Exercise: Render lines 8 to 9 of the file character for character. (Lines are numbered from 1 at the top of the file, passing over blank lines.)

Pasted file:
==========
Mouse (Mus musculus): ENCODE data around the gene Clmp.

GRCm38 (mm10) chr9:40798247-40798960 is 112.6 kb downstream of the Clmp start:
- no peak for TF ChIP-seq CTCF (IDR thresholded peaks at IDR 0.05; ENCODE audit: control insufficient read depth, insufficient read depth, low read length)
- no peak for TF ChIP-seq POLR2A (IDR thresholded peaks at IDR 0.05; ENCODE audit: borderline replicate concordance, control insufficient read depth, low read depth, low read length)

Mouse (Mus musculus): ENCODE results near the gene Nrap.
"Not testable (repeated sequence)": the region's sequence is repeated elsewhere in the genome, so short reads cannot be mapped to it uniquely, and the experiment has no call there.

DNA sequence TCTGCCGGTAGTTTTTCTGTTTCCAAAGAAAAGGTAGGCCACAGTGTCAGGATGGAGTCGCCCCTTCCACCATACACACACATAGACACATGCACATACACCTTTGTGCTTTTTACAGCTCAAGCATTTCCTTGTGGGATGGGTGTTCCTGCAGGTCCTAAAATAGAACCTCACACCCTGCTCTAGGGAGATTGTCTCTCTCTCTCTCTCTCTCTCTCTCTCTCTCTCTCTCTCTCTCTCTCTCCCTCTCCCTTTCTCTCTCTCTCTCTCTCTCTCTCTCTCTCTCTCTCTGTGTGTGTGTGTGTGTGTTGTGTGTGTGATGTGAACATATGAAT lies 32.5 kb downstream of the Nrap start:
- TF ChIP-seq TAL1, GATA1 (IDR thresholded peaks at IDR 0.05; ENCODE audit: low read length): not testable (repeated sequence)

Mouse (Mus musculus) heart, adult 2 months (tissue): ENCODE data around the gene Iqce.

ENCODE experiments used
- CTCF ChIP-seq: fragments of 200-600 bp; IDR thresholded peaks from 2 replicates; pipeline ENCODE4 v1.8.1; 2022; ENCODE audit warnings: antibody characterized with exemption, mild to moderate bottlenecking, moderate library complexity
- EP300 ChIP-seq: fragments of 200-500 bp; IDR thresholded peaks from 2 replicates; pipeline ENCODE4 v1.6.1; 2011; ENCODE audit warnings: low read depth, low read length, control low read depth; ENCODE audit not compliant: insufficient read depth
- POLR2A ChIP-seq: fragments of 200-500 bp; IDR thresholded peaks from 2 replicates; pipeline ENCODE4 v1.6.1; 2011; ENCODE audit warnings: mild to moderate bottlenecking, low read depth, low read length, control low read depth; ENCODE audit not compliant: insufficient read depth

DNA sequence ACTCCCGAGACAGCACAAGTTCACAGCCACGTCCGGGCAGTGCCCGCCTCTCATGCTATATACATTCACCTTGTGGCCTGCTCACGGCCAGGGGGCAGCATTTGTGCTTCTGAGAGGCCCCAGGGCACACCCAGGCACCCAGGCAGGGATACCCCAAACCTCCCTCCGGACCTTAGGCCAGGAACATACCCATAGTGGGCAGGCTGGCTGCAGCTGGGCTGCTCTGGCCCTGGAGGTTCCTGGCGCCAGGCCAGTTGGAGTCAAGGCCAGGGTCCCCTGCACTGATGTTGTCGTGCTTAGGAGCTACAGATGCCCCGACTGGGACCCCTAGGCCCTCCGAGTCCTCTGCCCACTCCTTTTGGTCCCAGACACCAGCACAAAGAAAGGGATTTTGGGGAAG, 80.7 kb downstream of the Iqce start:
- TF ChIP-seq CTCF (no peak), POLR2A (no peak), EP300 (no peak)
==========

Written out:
- TF ChIP-seq TAL1, GATA1 (IDR thresholded peaks at IDR 0.05; ENCODE audit: low read length): not testable (repeated sequence)

Mouse (Mus musculus) heart, adult 2 months (tissue): ENCODE data around the gene Iqce.